A Clarification about the First Noble Truth

Good day, everyone!

I want to see if I can clear up a misunderstanding about the First Noble Truth of the Buddha. This is something I was confused about for a long time, and perhaps you’ve been confused as well in a similar way.

Here is an articulation of the First Noble Truth that I found in the same book I referenced yesterday: The Essentials of Buddhist Philosophy, by Junjiro Takakusu….

“The First Noble Truth of the Buddha says this, that life consists entirely of suffering.”

There actually are two places of confusion that people run into around this teaching, in my experience. One that we regularly talk about in practice has to do with the word ‘suffering’. ‘Suffering’ is the translation of a Buddhist technical term, dukkha, which, at least in my understanding, indicates the state we can fall into in which we conceive ourselves to be and believe ourselves to be an artificial, fictional ‘self’ that is outside of and attempting to control the spontaneous unfolding of Life. Suffering in a Buddhist sense is not the same as pain, then, which is the more common way to use that word. We talk about this distinction regularly within our sangha.

The other confusion, which we talk about less, has to do with the word ‘is’ in the articulation of the First Truth quoted above. People often baulk when they hear that life is suffering, because it simply isn’t their experience. The word ‘is’ implies that life is suffering all the time under all circumstances, and this is not the case. Sometimes life is beautiful, wonderful, dazzling, magical, and deeply satisfying. How can we say that life is suffering, given that?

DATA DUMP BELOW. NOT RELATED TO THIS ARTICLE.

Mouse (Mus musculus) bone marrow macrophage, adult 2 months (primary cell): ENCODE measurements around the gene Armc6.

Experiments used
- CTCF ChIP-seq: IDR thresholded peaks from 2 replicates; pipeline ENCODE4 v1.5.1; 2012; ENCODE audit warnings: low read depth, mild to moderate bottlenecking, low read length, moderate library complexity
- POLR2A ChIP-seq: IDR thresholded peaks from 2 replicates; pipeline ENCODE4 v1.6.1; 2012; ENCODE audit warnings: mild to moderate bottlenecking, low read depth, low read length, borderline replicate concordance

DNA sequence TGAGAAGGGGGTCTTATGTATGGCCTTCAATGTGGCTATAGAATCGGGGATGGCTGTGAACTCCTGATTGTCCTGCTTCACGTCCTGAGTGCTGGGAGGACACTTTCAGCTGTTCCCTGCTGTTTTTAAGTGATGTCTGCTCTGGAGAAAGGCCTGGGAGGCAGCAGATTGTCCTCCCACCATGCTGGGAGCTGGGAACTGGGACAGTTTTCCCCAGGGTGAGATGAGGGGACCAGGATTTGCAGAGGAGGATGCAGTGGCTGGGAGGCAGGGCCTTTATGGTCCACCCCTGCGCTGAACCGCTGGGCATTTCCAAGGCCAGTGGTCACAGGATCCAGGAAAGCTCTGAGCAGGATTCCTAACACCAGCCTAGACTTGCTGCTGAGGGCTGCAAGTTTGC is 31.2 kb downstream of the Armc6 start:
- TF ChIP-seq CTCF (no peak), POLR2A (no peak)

I think the First Noble Truth would be better rendered this way:

“Life as a separate self consists entirely of suffering.”

This makes more sense, doesn’t it? And that very much fits with my experience. If I am identified with an imaginary self within conditioned mind then I’m going to suffer, inevitably, unavoidably, and completely. If I am not identified with a self, however, and instead if I am being and living from authentic nature (the same nature which flows through ‘me’ and all existing things), then there is no suffering. That is the truth which inspires and directs our practice.

Just in case you’re curious, here’s the way the author lists all of the Four Noble Truths, with the clarification that I just suggested:

1. Life as a separate self consists entirely of suffering.

2. That suffering has causes.

3. The causes of suffering can be extinguished.

4. There is a way to extinguish the causes.

There’s a way to extinguish the causes of suffering! Oh, that’s so good, isn’t it? This is what life is all about, at least to me: to learn the way to extinguish the causes of suffering, to practice that way, and through that practice to have the great privilege of experiencing the truth of who we are, and the joy that comes with that understanding.

Have a beautiful day, friends.

In peace,